The importance of access to child care in the economic recovery was emphasized by Ford School economics professor Betsey Stevenson in testimony before the U.S. Senate Banking, Housing, and Urban Affairs on Wednesday, June 23.
"The choices you make now about child care will shape the U.S. macro economy for decades to come by influencing who returns to work, what types of jobs parents take, and what kinds of promotion paths parents are able to access. It's not just women: men's employment choices are also influenced by access to child care," she told the senators at the hearing entitled, "The role of child care in an equitable post-pandemic economy."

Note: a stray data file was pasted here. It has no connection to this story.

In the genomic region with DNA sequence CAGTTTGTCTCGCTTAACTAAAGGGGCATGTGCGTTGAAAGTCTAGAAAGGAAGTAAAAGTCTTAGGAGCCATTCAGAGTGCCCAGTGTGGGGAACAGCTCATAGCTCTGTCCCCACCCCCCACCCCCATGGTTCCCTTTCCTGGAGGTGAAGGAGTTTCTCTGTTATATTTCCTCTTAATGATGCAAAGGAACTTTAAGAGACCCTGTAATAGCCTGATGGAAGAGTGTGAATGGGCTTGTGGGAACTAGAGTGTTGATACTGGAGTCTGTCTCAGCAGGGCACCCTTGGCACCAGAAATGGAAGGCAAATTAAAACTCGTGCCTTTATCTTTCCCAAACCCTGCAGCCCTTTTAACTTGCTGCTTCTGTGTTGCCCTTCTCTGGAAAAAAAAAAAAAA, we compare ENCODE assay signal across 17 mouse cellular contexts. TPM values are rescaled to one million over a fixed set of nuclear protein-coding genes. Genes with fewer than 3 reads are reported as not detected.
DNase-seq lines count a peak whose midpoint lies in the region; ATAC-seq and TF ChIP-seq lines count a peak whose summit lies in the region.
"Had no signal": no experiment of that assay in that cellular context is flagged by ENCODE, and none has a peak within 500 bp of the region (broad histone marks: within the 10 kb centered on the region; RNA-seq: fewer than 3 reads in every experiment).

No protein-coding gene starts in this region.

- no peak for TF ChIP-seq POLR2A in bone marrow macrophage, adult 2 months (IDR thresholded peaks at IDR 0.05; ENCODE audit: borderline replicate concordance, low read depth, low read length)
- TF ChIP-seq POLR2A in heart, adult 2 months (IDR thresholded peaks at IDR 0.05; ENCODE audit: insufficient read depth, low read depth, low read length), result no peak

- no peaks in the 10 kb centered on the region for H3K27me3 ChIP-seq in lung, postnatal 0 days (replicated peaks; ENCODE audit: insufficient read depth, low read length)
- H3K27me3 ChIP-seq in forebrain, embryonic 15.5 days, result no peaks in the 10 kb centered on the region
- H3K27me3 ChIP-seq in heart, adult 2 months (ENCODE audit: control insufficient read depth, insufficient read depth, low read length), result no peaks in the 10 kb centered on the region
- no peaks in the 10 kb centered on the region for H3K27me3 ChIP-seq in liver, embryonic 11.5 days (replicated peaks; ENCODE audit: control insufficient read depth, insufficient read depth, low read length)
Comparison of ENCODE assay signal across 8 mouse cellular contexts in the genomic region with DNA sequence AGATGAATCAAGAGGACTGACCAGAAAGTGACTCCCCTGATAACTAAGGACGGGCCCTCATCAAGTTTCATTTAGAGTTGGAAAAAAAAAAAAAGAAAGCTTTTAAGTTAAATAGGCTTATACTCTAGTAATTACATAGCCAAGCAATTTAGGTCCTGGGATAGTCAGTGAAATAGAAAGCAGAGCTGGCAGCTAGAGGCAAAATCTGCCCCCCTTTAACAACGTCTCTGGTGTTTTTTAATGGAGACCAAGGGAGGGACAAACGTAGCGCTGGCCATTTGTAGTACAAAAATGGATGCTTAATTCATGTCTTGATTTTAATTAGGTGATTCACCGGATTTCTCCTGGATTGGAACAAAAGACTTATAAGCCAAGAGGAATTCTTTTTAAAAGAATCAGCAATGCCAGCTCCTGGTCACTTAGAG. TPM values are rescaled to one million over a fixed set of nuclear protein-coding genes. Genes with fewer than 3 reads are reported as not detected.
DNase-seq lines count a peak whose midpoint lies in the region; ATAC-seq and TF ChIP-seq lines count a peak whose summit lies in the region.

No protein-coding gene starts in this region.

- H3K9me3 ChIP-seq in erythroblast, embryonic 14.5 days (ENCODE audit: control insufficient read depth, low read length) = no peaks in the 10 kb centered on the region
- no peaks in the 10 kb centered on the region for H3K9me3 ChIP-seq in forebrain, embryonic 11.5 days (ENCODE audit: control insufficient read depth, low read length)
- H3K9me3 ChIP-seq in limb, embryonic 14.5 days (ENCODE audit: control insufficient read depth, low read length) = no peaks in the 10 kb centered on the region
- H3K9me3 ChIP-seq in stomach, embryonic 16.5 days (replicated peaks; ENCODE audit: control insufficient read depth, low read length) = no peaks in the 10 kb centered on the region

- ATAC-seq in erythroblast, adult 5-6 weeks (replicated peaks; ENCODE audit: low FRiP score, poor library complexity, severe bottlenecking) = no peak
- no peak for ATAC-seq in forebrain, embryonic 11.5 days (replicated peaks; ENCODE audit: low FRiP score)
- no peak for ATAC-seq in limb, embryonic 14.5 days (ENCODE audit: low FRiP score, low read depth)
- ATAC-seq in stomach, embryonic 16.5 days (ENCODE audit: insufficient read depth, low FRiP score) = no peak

She referred to an ongoing study she is currently undertaking. "Child care during the COVID-19 crisis impacted 59% of parents."
The COVID-19 recession was "the first-ever service-sector-driven recession," in which 13 million women lost jobs compared to 9 million job losses for men. In the current economic recovery, she noted, women are returning to the workforce in greater numbers than men.
Before the COVID crisis, mothers of young children had the highest labor participation rate ever. To re-establish that growth, there is a need to "adapt child care, workplace flexibility, and workplace parental leave policies."
She concluded her opening statement, "Child care and education have more in common with the banking sector than you may suspect. It's the backbone of our future economy because it invests in and develops our human capital."
Stevenson made the point again in response to a question from Sen. Raphael Warnock (D-Ga). "Government subsidies for child care will allow more families to afford high quality early childhood education, which... makes children more productive as adults," she said.
You can watch the full hearing here.